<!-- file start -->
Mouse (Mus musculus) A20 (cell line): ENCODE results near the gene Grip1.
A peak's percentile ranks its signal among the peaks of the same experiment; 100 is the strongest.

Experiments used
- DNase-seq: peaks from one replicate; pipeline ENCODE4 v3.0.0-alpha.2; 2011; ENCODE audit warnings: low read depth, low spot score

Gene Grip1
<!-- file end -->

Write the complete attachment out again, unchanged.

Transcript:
Mouse (Mus musculus) A20 (cell line): ENCODE results near the gene Grip1.
A peak's percentile ranks its signal among the peaks of the same experiment; 100 is the strongest.

Experiments used
- DNase-seq: peaks from one replicate; pipeline ENCODE4 v3.0.0-alpha.2; 2011; ENCODE audit warnings: low read depth, low spot score

Gene Grip1